Half of teenagers in the United States think they are addicted to their mobile phones according to a recent poll.
Half of teenagers in the United States feel addicted to their mobile phones, with most checking the devices at least every hour and feeling pressured to respond immediately to messages, a survey released on Tuesday found.
The majority of parents concurred, with 59 percent of those with children between ages 12 and 18 saying their kids cannot give up their phones, according to a poll of 1,240 parents and children by Common Sense Media.
The findings from the nonprofit group, which focuses on the effects of media and technology on children, highlighted the tension such close ties to devices can cause, with it disrupting driving, homework and other time together.
About a third of those polled said they argue every day about screen use, the San Francisco-based group said.
"It is causing daily conflict in homes," Common Sense Media's founder and CEO James Steyer said in a statement.
Its survey is the latest indication of American families struggling to balance mobile devices in an age of ever-evolving technology. It also underscores the ongoing debate over Internet addiction and its consequences.
A separate review of available data on Internet and technology use cited concerns for problematic media. Multi-tasking can hinder the ability to form memories and the lack of human interaction can also make it harder to develop empathy, Common Sense Media found.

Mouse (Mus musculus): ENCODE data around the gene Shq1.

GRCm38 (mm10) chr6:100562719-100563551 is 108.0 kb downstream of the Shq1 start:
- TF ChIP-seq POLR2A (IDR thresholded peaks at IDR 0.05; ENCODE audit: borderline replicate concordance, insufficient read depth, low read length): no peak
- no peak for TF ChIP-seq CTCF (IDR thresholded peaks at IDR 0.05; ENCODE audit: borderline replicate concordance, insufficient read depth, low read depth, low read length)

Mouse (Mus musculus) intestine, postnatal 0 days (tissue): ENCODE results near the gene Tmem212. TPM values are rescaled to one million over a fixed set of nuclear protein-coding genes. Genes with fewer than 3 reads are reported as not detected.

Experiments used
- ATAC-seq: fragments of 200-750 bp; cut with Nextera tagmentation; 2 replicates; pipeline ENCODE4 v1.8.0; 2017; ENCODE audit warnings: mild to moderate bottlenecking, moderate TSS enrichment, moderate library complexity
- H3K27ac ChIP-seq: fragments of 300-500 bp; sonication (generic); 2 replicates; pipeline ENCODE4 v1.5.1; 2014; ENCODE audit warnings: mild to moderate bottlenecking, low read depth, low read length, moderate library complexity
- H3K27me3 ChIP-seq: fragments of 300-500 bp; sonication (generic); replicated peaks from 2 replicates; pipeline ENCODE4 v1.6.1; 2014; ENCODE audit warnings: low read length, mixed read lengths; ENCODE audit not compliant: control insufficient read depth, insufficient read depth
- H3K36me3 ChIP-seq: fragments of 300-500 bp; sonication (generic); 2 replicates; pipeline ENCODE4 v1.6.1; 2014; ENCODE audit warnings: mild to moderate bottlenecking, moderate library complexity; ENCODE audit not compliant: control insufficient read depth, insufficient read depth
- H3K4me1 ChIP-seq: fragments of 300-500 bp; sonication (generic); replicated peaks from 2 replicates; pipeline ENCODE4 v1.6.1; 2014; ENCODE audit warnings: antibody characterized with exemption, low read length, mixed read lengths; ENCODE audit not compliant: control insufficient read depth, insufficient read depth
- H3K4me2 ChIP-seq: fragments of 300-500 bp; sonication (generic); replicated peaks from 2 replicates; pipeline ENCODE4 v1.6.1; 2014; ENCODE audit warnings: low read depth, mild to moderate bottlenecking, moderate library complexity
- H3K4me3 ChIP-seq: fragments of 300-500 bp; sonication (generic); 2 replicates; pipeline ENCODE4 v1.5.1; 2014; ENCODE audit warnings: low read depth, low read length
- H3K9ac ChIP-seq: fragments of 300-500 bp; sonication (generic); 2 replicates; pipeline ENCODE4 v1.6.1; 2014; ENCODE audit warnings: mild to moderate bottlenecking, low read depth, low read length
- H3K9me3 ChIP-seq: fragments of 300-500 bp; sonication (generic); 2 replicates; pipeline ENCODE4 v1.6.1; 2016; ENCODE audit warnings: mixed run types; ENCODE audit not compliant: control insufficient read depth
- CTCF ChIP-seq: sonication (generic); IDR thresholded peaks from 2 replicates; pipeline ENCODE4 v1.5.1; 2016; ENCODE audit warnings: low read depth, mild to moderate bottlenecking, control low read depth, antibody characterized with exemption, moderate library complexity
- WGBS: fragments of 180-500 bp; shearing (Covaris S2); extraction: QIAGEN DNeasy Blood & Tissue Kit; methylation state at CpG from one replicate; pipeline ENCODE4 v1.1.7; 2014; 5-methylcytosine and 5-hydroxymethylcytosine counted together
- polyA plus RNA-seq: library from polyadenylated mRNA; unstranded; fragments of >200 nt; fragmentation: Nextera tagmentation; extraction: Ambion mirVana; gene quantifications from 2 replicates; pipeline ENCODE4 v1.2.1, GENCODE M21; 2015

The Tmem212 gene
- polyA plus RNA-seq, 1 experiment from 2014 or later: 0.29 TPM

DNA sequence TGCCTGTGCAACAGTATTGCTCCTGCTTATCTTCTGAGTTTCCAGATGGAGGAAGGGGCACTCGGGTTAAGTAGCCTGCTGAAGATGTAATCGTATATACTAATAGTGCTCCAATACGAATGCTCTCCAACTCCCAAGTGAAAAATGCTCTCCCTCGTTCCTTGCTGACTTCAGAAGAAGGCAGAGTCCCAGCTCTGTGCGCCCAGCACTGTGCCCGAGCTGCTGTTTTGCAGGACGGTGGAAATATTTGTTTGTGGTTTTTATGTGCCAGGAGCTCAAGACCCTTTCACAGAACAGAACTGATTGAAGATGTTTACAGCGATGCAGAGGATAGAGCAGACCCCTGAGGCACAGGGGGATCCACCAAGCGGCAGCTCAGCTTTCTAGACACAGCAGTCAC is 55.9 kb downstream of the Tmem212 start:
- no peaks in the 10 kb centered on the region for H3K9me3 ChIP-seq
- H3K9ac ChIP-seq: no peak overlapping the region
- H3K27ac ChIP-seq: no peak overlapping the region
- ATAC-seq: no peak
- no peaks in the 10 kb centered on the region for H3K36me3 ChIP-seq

US children between ages 8 and 12 report spending nearly six hours a day using media, while those ages 13 to 18 spend almost nine hours per day using media, according to the group.
"The seemingly constant use of tech, evidenced by teens immediately responding to texts, social-networking posts, and other notifications, is actually a reflection of teens' need to connect with others," it said in its review.
Ellen Wartella, director of Northwestern University's Centre on Media and Human Development and an adviser for the review, said it is still unclear what the ultimate impact of such media use is on children's behaviour.
"We need to devote more time and research to understanding the impact of media use on our kids and then adjust our behaviour accordingly," she said in a statement.
Still, teenagers were not the only cause for concern, according to the poll, which had a margin of error of 4 percentage points. Parents also took big risks.
Fifty-six percent of adults surveyed said they check their mobile phones while driving -- and more than half of teens said they had seen their parents do so.
"What we've discovered is that kids and parents feel addicted to their mobile devices," Steyer said.